Before there was a First Friday or a Roosevelt Row, the best — and for a while, the only — place to find alternative contemporary art was Alwun House. Folks looking for a funky, big-city art scene had only Alwun, downtown's first gallery, to rely on for "something different," art-wise. The first independent non-profit art space, Alwun set the current trend of galleries' advocating for artists with its Alwun House Foundation, the first local arts organization to address the significance of historical buildings.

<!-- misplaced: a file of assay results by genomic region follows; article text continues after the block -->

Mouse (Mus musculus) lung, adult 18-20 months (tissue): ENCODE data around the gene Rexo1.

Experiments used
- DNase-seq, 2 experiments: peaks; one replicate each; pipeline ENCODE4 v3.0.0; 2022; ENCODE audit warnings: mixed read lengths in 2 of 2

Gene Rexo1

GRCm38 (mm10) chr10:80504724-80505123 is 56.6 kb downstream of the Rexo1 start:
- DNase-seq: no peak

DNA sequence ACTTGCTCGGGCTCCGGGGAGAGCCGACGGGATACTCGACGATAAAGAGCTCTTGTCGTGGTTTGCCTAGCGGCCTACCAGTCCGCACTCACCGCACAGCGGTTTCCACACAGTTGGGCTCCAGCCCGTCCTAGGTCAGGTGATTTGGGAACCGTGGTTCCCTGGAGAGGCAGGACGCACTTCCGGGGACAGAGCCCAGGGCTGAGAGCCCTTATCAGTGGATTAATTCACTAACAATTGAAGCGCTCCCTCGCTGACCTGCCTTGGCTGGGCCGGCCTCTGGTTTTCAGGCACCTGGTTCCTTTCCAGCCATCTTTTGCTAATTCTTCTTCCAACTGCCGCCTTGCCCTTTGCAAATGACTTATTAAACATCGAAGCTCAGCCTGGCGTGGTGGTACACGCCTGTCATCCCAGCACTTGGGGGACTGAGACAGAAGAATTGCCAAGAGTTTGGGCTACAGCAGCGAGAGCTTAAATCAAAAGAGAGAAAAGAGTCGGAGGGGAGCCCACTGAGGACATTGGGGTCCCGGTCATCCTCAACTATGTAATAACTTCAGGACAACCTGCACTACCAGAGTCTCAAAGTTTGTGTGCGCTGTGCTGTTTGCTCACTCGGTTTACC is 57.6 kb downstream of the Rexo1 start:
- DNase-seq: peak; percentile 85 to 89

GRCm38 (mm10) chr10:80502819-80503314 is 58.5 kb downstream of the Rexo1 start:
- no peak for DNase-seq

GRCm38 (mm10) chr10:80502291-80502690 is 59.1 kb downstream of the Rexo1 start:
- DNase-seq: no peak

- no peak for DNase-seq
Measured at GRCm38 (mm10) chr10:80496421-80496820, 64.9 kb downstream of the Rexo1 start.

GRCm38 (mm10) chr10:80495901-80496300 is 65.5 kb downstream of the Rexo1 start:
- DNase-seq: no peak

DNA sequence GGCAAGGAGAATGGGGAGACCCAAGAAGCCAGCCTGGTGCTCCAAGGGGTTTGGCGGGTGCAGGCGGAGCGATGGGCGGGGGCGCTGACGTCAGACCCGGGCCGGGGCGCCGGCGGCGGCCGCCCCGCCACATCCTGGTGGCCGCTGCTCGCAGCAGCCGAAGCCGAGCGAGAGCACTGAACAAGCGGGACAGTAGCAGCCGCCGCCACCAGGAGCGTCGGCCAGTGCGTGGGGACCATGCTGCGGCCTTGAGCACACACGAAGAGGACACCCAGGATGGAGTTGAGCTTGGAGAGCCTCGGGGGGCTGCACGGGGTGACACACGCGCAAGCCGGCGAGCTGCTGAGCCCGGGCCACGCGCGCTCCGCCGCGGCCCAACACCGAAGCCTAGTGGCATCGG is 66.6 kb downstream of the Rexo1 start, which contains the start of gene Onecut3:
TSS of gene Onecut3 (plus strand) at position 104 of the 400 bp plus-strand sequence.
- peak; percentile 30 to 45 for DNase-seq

The name is phonetic for "all one," as in "we're all in this together," a principle that Alwun House founders Kim Moody and Dana Johnson have clung to since purchasing the old, dilapidated property and commencing their rehabilitation on the house and property in 1971. Built in 1912 by shop owner John Sedler, Alwun originally rested on five acres on the northeast corner of 12th Street and Roosevelt, overlooking alfalfa fields south of Roosevelt, before there were even sidewalks out that way. Following its funky restoration, Alwun House quickly became the first gallery in downtown Phoenix, and has stayed on as a maverick torchbearer for the downtown arts community. Its central floor houses an art gallery; its basement is home to a multi-media theater, and its rambling backyard gardens and patio are the settings for poetry slams, music concerts, and exhibits by local visual and performance artists. Alwun's annual Exotic Art Show showcases uncensored and frankly naughty works, and its bar and cafe make this a jumping joint for any kind of off-hours party. Alwun's a three-decades-old mainstay among those of us who need an alternative art fix.